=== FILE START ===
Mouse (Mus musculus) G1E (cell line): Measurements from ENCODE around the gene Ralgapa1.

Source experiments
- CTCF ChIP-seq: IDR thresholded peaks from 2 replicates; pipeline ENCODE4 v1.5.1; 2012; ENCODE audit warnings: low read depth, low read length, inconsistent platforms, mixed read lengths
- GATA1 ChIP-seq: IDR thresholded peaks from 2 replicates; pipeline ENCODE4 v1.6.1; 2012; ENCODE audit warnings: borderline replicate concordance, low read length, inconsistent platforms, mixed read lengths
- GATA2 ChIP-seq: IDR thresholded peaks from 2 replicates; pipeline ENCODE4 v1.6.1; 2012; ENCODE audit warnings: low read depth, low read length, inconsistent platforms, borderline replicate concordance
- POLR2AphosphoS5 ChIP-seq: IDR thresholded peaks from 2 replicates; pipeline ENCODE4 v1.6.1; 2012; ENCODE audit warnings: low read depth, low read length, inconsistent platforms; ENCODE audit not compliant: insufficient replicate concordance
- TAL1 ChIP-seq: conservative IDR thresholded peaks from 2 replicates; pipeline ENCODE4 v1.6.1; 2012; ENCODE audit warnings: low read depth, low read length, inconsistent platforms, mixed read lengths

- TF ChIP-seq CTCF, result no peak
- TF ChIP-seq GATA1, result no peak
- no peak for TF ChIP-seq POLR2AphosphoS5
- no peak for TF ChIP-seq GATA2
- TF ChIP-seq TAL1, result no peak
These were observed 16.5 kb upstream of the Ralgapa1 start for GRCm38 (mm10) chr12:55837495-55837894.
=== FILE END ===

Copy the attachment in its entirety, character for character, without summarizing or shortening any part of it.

Mouse (Mus musculus) G1E (cell line): Measurements from ENCODE around the gene Ralgapa1.

Source experiments
- CTCF ChIP-seq: IDR thresholded peaks from 2 replicates; pipeline ENCODE4 v1.5.1; 2012; ENCODE audit warnings: low read depth, low read length, inconsistent platforms, mixed read lengths
- GATA1 ChIP-seq: IDR thresholded peaks from 2 replicates; pipeline ENCODE4 v1.6.1; 2012; ENCODE audit warnings: borderline replicate concordance, low read length, inconsistent platforms, mixed read lengths
- GATA2 ChIP-seq: IDR thresholded peaks from 2 replicates; pipeline ENCODE4 v1.6.1; 2012; ENCODE audit warnings: low read depth, low read length, inconsistent platforms, borderline replicate concordance
- POLR2AphosphoS5 ChIP-seq: IDR thresholded peaks from 2 replicates; pipeline ENCODE4 v1.6.1; 2012; ENCODE audit warnings: low read depth, low read length, inconsistent platforms; ENCODE audit not compliant: insufficient replicate concordance
- TAL1 ChIP-seq: conservative IDR thresholded peaks from 2 replicates; pipeline ENCODE4 v1.6.1; 2012; ENCODE audit warnings: low read depth, low read length, inconsistent platforms, mixed read lengths

- TF ChIP-seq CTCF, result no peak
- TF ChIP-seq GATA1, result no peak
- no peak for TF ChIP-seq POLR2AphosphoS5
- no peak for TF ChIP-seq GATA2
- TF ChIP-seq TAL1, result no peak
These were observed 16.5 kb upstream of the Ralgapa1 start for GRCm38 (mm10) chr12:55837495-55837894.